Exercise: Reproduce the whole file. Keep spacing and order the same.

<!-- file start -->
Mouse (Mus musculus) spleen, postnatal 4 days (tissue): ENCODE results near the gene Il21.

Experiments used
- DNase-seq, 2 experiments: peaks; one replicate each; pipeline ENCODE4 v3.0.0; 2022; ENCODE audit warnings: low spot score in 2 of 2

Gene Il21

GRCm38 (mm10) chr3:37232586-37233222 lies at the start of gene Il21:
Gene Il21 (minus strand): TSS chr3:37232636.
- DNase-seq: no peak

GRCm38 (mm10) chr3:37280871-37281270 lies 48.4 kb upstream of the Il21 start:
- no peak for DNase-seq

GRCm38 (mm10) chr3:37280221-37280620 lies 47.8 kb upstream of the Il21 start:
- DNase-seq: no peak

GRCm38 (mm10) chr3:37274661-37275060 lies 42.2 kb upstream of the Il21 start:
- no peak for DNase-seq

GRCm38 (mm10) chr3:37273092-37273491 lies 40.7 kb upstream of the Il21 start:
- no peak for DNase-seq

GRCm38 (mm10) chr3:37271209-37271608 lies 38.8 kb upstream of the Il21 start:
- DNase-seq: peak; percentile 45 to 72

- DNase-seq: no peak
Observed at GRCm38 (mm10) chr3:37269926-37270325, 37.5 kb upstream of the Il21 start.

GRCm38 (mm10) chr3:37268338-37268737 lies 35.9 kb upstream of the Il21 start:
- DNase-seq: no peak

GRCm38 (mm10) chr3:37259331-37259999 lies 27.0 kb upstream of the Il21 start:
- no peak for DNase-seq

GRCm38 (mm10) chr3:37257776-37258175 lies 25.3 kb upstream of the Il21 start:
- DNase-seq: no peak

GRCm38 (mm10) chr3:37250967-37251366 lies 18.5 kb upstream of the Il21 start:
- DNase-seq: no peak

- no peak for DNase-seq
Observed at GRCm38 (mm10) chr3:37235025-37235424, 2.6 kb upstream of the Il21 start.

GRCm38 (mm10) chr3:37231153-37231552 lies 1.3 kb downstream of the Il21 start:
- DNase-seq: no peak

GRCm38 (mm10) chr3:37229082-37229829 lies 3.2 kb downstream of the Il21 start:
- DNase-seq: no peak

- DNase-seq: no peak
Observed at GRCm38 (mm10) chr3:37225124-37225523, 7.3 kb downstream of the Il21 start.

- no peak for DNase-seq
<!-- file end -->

Mouse (Mus musculus) spleen, postnatal 4 days (tissue): ENCODE results near the gene Il21.

Experiments used
- DNase-seq, 2 experiments: peaks; one replicate each; pipeline ENCODE4 v3.0.0; 2022; ENCODE audit warnings: low spot score in 2 of 2

Gene Il21

GRCm38 (mm10) chr3:37232586-37233222 lies at the start of gene Il21:
Gene Il21 (minus strand): TSS chr3:37232636.
- DNase-seq: no peak

GRCm38 (mm10) chr3:37280871-37281270 lies 48.4 kb upstream of the Il21 start:
- no peak for DNase-seq

GRCm38 (mm10) chr3:37280221-37280620 lies 47.8 kb upstream of the Il21 start:
- DNase-seq: no peak

GRCm38 (mm10) chr3:37274661-37275060 lies 42.2 kb upstream of the Il21 start:
- no peak for DNase-seq

GRCm38 (mm10) chr3:37273092-37273491 lies 40.7 kb upstream of the Il21 start:
- no peak for DNase-seq

GRCm38 (mm10) chr3:37271209-37271608 lies 38.8 kb upstream of the Il21 start:
- DNase-seq: peak; percentile 45 to 72

- DNase-seq: no peak
Observed at GRCm38 (mm10) chr3:37269926-37270325, 37.5 kb upstream of the Il21 start.

GRCm38 (mm10) chr3:37268338-37268737 lies 35.9 kb upstream of the Il21 start:
- DNase-seq: no peak

GRCm38 (mm10) chr3:37259331-37259999 lies 27.0 kb upstream of the Il21 start:
- no peak for DNase-seq

GRCm38 (mm10) chr3:37257776-37258175 lies 25.3 kb upstream of the Il21 start:
- DNase-seq: no peak

GRCm38 (mm10) chr3:37250967-37251366 lies 18.5 kb upstream of the Il21 start:
- DNase-seq: no peak

- no peak for DNase-seq
Observed at GRCm38 (mm10) chr3:37235025-37235424, 2.6 kb upstream of the Il21 start.

GRCm38 (mm10) chr3:37231153-37231552 lies 1.3 kb downstream of the Il21 start:
- DNase-seq: no peak

GRCm38 (mm10) chr3:37229082-37229829 lies 3.2 kb downstream of the Il21 start:
- DNase-seq: no peak

- DNase-seq: no peak
Observed at GRCm38 (mm10) chr3:37225124-37225523, 7.3 kb downstream of the Il21 start.

- no peak for DNase-seq